While Arkansas has long
been on the cutting edge of cooking methamphetamine, until recently, no one was
cooking pseudo ephedrine clandestinely.
Harrison told federal Drug
Enforcement Agency agents that they would find it in Arkansas. About two years
ago, his prediction came true. To be sure, Harrison called on his Hendrix mentor
and chemistry professor Dr. Tom Goodwin, who helped him reproduce the process.
"After two hours in the lab at Hendrix, we figured it out," he said.
Replicating illicit processes is essential to supporting law enforcement
efforts, as Harrison follows many cases from the crime scene to the courtroom.
"Every time we testify we have to be able to reproduce it. We have to cook
meth," he said. "We can't testify about something we can't do."
given more than 60 testimonies and enjoys the opportunity to explain chemical
processes in a courtroom.
"I love it, it's my second favorite part of the
job," he said. "You get challenged about everything you know and how you
communicate it to someone who doesn't know much about chemistry."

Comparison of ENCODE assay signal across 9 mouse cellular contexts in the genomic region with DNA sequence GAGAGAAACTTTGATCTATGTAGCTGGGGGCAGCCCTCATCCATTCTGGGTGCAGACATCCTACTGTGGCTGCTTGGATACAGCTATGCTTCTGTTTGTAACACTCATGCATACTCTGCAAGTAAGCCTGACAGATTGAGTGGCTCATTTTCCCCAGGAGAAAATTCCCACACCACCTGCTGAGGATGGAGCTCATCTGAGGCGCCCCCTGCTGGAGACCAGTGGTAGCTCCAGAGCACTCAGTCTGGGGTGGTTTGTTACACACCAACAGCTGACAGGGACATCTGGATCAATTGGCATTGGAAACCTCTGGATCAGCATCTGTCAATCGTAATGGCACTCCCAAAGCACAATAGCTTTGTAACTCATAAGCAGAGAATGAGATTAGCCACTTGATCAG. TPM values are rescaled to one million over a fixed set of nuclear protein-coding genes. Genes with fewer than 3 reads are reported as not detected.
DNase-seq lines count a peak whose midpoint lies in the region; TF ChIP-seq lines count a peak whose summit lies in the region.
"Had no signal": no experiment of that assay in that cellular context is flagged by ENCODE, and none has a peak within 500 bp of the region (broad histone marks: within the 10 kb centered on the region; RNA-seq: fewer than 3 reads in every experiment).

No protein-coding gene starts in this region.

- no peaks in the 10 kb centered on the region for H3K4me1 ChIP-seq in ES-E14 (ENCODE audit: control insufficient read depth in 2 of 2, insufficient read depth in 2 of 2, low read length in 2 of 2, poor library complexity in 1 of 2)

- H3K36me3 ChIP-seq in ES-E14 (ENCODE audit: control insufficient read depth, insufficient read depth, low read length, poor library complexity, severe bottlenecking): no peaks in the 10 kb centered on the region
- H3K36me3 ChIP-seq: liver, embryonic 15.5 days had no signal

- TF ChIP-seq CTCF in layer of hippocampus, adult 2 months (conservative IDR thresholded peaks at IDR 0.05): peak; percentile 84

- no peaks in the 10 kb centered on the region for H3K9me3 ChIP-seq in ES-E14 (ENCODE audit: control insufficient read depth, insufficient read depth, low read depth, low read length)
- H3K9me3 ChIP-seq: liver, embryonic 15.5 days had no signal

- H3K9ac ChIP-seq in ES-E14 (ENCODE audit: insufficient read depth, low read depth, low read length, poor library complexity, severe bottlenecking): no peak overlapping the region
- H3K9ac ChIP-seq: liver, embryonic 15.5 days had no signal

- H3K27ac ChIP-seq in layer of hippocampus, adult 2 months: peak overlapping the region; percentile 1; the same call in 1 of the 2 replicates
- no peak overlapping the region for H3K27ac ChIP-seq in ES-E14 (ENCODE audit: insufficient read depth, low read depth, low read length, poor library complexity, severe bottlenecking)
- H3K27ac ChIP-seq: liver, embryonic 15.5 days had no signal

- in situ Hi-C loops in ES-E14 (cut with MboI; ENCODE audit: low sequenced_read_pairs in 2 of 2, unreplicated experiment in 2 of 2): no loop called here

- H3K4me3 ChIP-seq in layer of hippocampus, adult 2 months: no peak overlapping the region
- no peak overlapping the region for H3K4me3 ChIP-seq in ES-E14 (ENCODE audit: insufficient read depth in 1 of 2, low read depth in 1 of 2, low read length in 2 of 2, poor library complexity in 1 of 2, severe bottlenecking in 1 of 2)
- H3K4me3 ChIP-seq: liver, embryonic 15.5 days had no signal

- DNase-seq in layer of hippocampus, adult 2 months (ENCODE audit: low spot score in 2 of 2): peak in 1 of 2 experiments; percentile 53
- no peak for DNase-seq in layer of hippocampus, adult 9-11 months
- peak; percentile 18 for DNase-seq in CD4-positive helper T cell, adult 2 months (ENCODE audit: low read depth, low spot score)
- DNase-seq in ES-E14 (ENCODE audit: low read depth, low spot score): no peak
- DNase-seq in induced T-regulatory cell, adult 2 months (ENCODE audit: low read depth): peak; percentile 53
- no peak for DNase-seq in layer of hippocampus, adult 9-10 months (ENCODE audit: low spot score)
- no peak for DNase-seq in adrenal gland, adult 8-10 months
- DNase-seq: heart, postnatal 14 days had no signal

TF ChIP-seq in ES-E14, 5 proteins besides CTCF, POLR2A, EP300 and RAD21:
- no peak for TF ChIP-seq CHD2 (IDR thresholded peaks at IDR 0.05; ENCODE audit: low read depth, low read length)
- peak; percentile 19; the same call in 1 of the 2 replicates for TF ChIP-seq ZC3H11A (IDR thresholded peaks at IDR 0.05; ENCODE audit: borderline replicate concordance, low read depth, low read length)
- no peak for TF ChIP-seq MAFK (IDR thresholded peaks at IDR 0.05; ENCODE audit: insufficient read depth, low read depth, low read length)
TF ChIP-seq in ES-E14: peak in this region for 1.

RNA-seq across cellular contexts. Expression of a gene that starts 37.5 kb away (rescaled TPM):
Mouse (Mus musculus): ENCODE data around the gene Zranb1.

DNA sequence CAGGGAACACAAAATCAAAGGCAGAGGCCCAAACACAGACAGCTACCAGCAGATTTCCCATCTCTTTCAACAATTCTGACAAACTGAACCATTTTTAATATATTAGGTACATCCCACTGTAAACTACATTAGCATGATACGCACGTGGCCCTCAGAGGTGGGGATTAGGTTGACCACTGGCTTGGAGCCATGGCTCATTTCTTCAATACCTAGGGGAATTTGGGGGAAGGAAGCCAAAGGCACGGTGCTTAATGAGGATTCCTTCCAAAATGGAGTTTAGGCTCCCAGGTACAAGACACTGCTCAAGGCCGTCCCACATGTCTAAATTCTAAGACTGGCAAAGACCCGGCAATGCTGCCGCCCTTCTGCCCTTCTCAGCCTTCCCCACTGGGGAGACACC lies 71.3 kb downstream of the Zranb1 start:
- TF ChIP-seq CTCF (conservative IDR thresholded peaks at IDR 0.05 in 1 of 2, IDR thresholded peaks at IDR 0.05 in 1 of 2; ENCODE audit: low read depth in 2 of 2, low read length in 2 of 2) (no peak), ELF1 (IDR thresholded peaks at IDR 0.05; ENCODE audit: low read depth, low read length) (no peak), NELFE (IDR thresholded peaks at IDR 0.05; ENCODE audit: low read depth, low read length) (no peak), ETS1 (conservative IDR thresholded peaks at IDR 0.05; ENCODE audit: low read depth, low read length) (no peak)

foray into public speaking was a presentation of his senior chemistry research.
"That presentation was one of the best experiences I had at Hendrix," he said,
also citing the positive impact of persuasive and public speaking courses he
took as an undergraduate. He also took an acting class and acted in a production
of All My Sons.
"It made a difference in explaining how a reaction mechanism
works," he said. "If you can't speak, you're not going to be a good forensic
Alongside his lab work, Harrison advocates the role of chemistry in
crime scene investigation as an expert faculty member at the University of
Arkansas Criminal Justice Institute in Little Rock, which offers four-year
degrees as well as technical job training for law enforcement personnel. He
offers five different classes about 10 times a year to students in the narcotic
officers' certification program.
"We talk about pharmacology and anything
drug-related, as well as crime scene and photo evidence collection as it relates
to narcotics," he said. "It's awesome."